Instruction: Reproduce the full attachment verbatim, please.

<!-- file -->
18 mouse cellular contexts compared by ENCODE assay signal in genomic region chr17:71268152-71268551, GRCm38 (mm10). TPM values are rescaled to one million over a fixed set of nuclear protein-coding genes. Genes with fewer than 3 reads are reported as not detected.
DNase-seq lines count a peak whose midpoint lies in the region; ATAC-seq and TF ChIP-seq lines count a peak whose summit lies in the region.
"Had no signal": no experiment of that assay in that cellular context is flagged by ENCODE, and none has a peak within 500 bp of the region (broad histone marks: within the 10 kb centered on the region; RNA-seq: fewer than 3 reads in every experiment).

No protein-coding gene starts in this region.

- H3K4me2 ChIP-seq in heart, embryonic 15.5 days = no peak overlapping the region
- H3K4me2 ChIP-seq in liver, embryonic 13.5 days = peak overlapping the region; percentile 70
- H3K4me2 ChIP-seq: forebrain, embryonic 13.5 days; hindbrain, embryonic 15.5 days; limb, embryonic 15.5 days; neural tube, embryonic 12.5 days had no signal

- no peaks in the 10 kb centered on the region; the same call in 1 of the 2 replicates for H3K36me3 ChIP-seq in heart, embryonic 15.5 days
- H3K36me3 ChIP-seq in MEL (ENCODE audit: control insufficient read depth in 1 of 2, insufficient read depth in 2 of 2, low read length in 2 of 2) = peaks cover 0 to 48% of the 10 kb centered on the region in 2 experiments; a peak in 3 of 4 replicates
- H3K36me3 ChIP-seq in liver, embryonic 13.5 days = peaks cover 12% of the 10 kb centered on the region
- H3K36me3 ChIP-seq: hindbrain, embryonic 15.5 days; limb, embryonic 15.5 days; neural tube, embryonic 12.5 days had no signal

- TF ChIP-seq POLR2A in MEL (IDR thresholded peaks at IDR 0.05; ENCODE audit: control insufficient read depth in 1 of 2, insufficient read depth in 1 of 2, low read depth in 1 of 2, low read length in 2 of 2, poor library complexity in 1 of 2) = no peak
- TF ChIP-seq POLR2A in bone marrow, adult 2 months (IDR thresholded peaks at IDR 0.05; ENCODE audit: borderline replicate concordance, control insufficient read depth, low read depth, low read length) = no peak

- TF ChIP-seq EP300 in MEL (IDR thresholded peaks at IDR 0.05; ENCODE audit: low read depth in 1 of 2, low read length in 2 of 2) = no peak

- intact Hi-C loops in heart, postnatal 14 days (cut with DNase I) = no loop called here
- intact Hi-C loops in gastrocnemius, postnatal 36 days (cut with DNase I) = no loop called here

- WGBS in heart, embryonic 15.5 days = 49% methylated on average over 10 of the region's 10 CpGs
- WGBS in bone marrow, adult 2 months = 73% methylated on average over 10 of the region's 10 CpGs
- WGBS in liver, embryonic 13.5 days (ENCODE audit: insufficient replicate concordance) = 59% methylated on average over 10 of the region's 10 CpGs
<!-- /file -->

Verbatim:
18 mouse cellular contexts compared by ENCODE assay signal in genomic region chr17:71268152-71268551, GRCm38 (mm10). TPM values are rescaled to one million over a fixed set of nuclear protein-coding genes. Genes with fewer than 3 reads are reported as not detected.
DNase-seq lines count a peak whose midpoint lies in the region; ATAC-seq and TF ChIP-seq lines count a peak whose summit lies in the region.
"Had no signal": no experiment of that assay in that cellular context is flagged by ENCODE, and none has a peak within 500 bp of the region (broad histone marks: within the 10 kb centered on the region; RNA-seq: fewer than 3 reads in every experiment).

No protein-coding gene starts in this region.

- H3K4me2 ChIP-seq in heart, embryonic 15.5 days = no peak overlapping the region
- H3K4me2 ChIP-seq in liver, embryonic 13.5 days = peak overlapping the region; percentile 70
- H3K4me2 ChIP-seq: forebrain, embryonic 13.5 days; hindbrain, embryonic 15.5 days; limb, embryonic 15.5 days; neural tube, embryonic 12.5 days had no signal

- no peaks in the 10 kb centered on the region; the same call in 1 of the 2 replicates for H3K36me3 ChIP-seq in heart, embryonic 15.5 days
- H3K36me3 ChIP-seq in MEL (ENCODE audit: control insufficient read depth in 1 of 2, insufficient read depth in 2 of 2, low read length in 2 of 2) = peaks cover 0 to 48% of the 10 kb centered on the region in 2 experiments; a peak in 3 of 4 replicates
- H3K36me3 ChIP-seq in liver, embryonic 13.5 days = peaks cover 12% of the 10 kb centered on the region
- H3K36me3 ChIP-seq: hindbrain, embryonic 15.5 days; limb, embryonic 15.5 days; neural tube, embryonic 12.5 days had no signal

- TF ChIP-seq POLR2A in MEL (IDR thresholded peaks at IDR 0.05; ENCODE audit: control insufficient read depth in 1 of 2, insufficient read depth in 1 of 2, low read depth in 1 of 2, low read length in 2 of 2, poor library complexity in 1 of 2) = no peak
- TF ChIP-seq POLR2A in bone marrow, adult 2 months (IDR thresholded peaks at IDR 0.05; ENCODE audit: borderline replicate concordance, control insufficient read depth, low read depth, low read length) = no peak

- TF ChIP-seq EP300 in MEL (IDR thresholded peaks at IDR 0.05; ENCODE audit: low read depth in 1 of 2, low read length in 2 of 2) = no peak

- intact Hi-C loops in heart, postnatal 14 days (cut with DNase I) = no loop called here
- intact Hi-C loops in gastrocnemius, postnatal 36 days (cut with DNase I) = no loop called here

- WGBS in heart, embryonic 15.5 days = 49% methylated on average over 10 of the region's 10 CpGs
- WGBS in bone marrow, adult 2 months = 73% methylated on average over 10 of the region's 10 CpGs
- WGBS in liver, embryonic 13.5 days (ENCODE audit: insufficient replicate concordance) = 59% methylated on average over 10 of the region's 10 CpGs